@Sarana A further question for you…
You appear to think monks who wrote entries to the canon, were of impeccable character. You seem to have little familiarity with the canon. In Buddha’s day there were monks as noisy as fishermen, Chatuma sutta. There were times when Buddha withdrew from the society of monks, and preferred to live with wild animals. (a wild elephant, and a monkey who reportedly attended on him). Quarrels of Kosambi monks!
Monks rebelled when they were asked to cut down on the number of meals, Baddali sutta.
Monks like this surely appeared on a later day after the passing away of Buddha, rebelling against the teaching, poured their upanasadic ideas into the canon?
MN 19 and MN 4 describe the Four Buddhist Jhanas, Buddha’s awakening, with great clarity. There is no reference to Arupas at all.
Sandha sutta repeats that only the naive meditator (donkey meditator) resorts to Arupa meditation, a practice prevalent among non-buddhist practitioners.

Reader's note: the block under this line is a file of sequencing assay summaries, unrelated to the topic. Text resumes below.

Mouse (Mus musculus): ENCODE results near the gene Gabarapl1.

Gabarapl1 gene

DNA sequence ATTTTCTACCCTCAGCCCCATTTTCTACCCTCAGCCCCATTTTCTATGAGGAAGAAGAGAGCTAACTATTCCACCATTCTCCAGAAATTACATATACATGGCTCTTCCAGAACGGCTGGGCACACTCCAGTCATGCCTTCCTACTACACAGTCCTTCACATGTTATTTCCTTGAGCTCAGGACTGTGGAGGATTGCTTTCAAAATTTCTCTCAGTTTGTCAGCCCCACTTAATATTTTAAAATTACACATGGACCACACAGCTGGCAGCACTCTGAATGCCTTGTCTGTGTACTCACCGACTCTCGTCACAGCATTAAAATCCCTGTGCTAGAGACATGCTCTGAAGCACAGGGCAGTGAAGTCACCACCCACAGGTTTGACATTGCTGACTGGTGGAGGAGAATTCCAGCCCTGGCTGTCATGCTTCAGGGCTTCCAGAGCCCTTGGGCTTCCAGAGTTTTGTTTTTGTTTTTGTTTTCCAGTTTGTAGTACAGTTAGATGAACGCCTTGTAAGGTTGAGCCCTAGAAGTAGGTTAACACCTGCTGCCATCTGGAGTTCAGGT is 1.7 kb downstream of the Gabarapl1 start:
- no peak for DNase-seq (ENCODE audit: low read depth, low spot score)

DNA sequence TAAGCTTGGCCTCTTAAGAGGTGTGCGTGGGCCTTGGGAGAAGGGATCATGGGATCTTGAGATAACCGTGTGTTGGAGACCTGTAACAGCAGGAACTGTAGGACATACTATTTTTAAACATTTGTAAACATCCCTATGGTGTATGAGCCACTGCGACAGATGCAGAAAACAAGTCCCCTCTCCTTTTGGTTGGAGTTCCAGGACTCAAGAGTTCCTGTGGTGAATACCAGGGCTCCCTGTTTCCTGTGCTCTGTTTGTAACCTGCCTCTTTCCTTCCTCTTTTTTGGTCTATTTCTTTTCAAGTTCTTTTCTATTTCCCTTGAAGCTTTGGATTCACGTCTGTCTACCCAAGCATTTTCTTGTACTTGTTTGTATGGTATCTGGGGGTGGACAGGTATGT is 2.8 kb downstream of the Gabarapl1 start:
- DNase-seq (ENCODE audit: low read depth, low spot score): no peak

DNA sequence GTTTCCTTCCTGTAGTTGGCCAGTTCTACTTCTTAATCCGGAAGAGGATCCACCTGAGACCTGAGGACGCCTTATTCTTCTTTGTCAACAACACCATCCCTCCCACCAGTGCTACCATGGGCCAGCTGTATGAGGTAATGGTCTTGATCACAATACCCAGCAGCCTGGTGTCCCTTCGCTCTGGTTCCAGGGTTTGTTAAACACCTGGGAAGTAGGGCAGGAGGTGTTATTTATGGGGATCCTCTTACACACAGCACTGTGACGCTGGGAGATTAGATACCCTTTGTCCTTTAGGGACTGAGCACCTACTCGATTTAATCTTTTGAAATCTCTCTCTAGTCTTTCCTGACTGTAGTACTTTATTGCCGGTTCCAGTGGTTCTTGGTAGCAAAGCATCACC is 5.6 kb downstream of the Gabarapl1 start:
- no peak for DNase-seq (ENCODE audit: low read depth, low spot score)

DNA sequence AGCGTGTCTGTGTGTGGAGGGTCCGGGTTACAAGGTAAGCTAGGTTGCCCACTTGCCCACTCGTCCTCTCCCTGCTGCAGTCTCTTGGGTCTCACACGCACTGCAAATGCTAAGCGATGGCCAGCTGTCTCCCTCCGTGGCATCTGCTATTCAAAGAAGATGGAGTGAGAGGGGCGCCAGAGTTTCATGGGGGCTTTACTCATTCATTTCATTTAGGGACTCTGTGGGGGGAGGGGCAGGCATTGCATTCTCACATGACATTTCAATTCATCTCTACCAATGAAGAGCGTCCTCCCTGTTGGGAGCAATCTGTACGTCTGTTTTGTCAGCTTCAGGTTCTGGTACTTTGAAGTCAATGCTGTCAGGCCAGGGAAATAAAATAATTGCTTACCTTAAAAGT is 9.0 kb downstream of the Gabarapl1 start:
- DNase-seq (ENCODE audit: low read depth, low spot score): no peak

Buddha to be, had practiced Arupas under some Indian ascetics, only to find that Arupas do not lead to deliverance from suffering. MN 38. Thus he rejected these practices.
Yet 25000 years after the incident some Buddhists (layman and monks) are stuck on Arupas, which reflects the craftiness of some remakably clever Upanisad oriented buddhist sutta makers (liars?), that forced their beliefs through the back door. Wily Hindus covered all their bases. Only the buddhist with with little dust could see. Others got carried away by lies.
As for MN 111, we can start another thread saying … “Why is Buddha calling Sariputta a donkey?” based on the teaching on Sandha Sutta. That would be some serious fun. Do you get my drift dear @sarana?
When you come to the home of a well conducted monk and accuse him of treachery be careful of what you are saying?
Are you familiar with Kokalika sutta?
An excerpt from Kokalika sutta, of Sn.
Once when the Buddha was staying in the Jetavana Monastery at Savatthi, a monk called Kokalika came up to him and said:
“Sir Sariputta and Moggallana are full of unwholesome desires. They have been quite taken over by unwholesome desires”
The Buddha answered:
“Kokalika, don’t say such a thing! Have confidence in your mind as far as they are concerned; They are well behaved”
But Kokalika repeated his accusation against the two disciples.
The Buddha replied as before, but the monk again insulted the disciples the same way…"
The comment is getting too long. You can read the rest of the sutta later.